The summer preceding my oldest child going to Kindergarten was much like any other; full of play dates and sibling “sleepovers,” around the town adventures and, when we’d all gotten our fill of one another, backtalk, sass and threats of bodily harm. So it was pretty much like our regular every day life, we just knew our constant time together would soon be coming to an end. The milestone hanging just over our heads was talked about often but I don’t think any of us was really prepared for the emotional toll it would take. When you come from a family of drama queens though, you should know that a little thing like Kindergarten would be a production like everything else.
Denial – The summer started off normally. By that I mean I spent most of my time lamenting not signing the kids up for summer camp and scanning Pinterest at the last minute for craft ideas that wouldn’t ruin my hardwoods or leave lasting smudges on the walls. I’d initially thought those few months before Kindergarten would be great for a last hurrah for my biggest girl and that we could use it as a special family send-off before her time with mommy came to an end. I’m not sure whose children I thought I had though.
Anger – It didn’t take long for me to remember that homemade chalk, sensory bins and paper plate mobiles give way to fights over Dollar Store kaleidoscopes and discussions on mommy buying the “wrong” kind of fish sticks. With my youngest finally on the move, I spent most of my time screaming for my son not to step on his baby sister and debating with the oldest on why heels (from her princess dress up bin) weren’t appropriate for a quick run to Target.
Bargaining – Towards the end of July, I caught myself praying to summertime Jesus (the one with the Ray Bans and a tan) for the strength it would take to wrap up school supply shopping and the money I’d need for a new school wardrobe (how a 5 year old rips holes in the knees of every single pair of leggings she owns is beyond me!). Fun time had come to an end, and frankly we were all – the baby included – over our Brown Family Summer of Togetherness. “Dear lord,” I’d begin every night as I stood in the shower, “just get me through tomorrow. These gremlins want to break me but in you, and my wine, I find strength. Amen.” Keepin’ it real in prayer is one of my specialties.
Depression – So imagine my surprise when the weekend before school started, I found myself agonizing over a backpack purchase. I wanted her accessory to be indicative of her spark and fun loving attitude. I needed the other kids to realize they were getting a real gem and I hoped her outward appearance would radiate confidence and positivity. In other words, my husband found me sobbing on the kitchen floor at midnight wondering why I’d gone with the purple lunch bag instead of the pink with sparkles that was a little bit expensive but more symbolic of her personality.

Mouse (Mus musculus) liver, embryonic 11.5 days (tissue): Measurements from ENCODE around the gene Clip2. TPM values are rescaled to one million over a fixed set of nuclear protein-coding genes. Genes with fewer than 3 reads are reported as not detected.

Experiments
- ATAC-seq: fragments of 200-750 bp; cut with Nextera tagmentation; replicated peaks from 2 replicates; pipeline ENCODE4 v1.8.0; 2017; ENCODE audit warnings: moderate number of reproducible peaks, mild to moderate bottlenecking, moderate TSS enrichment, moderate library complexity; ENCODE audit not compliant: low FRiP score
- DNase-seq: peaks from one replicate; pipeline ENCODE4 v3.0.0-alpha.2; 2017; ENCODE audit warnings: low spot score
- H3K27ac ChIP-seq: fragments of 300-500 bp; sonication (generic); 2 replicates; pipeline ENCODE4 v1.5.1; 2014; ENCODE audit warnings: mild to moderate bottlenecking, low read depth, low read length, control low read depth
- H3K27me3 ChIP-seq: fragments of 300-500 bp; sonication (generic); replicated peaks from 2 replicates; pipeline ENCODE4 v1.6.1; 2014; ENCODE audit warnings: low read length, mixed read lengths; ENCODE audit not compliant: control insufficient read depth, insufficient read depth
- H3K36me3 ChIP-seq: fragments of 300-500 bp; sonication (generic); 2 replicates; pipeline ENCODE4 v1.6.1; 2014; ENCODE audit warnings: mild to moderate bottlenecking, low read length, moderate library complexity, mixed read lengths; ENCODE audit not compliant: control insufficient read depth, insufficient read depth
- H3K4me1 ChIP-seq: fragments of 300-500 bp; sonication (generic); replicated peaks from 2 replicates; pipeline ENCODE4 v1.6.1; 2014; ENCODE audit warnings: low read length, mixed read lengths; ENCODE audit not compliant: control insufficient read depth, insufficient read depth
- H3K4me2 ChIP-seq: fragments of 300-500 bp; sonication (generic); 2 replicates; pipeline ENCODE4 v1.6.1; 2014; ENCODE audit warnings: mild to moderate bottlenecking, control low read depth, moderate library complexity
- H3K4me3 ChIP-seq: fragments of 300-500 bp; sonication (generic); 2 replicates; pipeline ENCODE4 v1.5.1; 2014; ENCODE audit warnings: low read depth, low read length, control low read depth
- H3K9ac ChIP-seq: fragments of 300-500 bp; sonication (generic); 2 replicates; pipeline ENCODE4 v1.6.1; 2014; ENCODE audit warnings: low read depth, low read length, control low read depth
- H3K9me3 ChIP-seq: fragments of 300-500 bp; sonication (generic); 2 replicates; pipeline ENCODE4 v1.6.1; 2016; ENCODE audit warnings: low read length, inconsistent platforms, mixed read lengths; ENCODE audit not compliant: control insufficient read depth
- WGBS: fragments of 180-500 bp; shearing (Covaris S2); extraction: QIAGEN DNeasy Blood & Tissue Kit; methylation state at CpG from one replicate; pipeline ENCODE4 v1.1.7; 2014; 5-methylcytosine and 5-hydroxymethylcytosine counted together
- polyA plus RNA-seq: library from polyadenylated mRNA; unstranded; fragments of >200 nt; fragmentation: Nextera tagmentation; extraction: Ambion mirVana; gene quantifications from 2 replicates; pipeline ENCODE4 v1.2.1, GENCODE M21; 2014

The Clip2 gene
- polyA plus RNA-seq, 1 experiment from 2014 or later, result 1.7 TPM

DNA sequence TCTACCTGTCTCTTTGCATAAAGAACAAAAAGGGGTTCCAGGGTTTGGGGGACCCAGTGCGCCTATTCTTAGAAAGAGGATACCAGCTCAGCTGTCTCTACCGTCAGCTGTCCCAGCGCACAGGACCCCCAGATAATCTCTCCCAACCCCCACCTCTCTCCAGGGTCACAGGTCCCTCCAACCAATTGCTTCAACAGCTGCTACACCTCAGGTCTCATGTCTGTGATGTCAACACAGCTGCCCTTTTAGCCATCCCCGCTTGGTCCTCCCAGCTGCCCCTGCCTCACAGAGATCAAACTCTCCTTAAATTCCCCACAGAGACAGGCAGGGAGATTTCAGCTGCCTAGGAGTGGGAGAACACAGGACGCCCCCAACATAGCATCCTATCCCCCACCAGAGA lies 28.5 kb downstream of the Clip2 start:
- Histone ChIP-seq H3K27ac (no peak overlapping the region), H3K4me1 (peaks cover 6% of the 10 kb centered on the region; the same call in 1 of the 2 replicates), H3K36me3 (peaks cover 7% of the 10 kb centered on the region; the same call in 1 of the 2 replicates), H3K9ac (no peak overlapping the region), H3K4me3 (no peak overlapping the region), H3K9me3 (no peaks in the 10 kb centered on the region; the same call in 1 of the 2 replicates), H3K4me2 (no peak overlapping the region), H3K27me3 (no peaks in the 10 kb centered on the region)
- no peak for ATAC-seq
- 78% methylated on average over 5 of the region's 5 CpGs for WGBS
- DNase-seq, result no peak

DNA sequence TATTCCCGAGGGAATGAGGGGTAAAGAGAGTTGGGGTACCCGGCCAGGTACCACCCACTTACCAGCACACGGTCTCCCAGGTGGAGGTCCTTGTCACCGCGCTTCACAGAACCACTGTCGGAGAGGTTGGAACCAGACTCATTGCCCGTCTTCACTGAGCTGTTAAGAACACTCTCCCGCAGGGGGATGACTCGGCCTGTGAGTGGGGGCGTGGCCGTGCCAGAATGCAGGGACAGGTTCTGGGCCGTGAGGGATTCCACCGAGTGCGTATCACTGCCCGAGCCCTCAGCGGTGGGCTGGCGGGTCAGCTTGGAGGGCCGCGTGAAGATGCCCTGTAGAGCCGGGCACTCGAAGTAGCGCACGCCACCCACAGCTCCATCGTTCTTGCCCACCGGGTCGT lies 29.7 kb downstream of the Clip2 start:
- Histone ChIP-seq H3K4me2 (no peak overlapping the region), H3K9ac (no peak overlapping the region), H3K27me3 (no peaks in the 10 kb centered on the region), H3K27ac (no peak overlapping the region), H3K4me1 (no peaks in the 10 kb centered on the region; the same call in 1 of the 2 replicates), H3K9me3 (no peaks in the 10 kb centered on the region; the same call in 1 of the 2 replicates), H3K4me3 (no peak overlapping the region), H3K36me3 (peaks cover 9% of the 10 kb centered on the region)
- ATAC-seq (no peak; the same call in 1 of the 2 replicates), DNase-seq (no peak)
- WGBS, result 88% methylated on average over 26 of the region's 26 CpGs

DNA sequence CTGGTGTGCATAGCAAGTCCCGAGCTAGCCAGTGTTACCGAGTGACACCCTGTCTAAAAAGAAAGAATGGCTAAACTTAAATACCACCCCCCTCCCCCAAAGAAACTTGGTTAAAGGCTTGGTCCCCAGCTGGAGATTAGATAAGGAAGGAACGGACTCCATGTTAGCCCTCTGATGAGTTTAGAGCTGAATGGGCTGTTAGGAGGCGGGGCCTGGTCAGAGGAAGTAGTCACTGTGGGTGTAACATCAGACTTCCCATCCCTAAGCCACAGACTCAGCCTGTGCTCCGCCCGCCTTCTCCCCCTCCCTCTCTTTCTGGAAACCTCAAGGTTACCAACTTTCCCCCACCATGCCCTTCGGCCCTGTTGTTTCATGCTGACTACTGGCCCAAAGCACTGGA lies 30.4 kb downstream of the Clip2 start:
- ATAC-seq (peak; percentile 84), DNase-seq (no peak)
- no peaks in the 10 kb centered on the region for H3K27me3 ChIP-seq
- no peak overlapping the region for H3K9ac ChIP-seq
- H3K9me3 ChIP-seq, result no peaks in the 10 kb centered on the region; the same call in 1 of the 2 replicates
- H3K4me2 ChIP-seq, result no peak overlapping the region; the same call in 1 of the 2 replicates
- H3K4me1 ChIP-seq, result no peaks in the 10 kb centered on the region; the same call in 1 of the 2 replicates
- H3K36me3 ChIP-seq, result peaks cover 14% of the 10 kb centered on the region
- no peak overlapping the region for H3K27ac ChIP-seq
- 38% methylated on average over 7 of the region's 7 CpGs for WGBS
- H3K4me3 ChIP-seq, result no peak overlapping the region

Here it was the night before school and I was preparing to leave her with complete strangers! Would her teachers realize that her initial standoffishness was the result of apprehension run amuck? Would they know even if she didn’t raise her hand, she loved reading the word of the day for her classmates? Would the other kids invite her to sit with them at story time? So many questions, so much ridiculous anxiety…but I own my neurosis. My stomach was in knots.
The morning of the first day we both ate breakfast and talked nonstop, a habit we share when we’re overwhelmed. And as we walked stonily into the school, I’m not ashamed to admit that my eyes were filled to the brim. That first drop off hurt my heart more than I could have imagined, sending her out into the world was a big step.
Acceptance – I waited in the pick up line after school a full 30 minutes before the final bell was set to ring. And had I not had the foresight that I wouldn’t be able to nurse the baby before bed if I was arrested, I might have even rationalized scaling the fence just to take a tiny peak into her classroom. But I didn’t do anything to warrant a call to the cops and the bell rang in no time with children spilling out of the building with glee. Before I knew it, my big girl (somehow she looked so tiny compared to the others though), walked out slowly, scanning the parking lot for my car. My heart pounded as I waved wildly to get her attention. She spotted me and waited until I approached the curb. When she got in, I squeezed her hand from the front seat and quickly pulled into a neighboring cul de sac so that I could park and turn around.
“Well,” I said as evenly as I could, “how was it?”
She scrunched up her face, “I was a little afraid this morning, you know. Did you see how many kids there were?”
“But it was a kinda ok, I think. We played some games and I made some friends. So I think it’s alright if I go back tomorrow. Do you know I have a cafeteria? It’s a whole different room that you go to to eat lunch!”
And with that, she rattled off the rest of her new discoveries. It wasn’t picture perfect overnight, but we both resigned ourselves to new situations and I’m so glad we both learned that letting go means that things are still just as good when we’re back together again.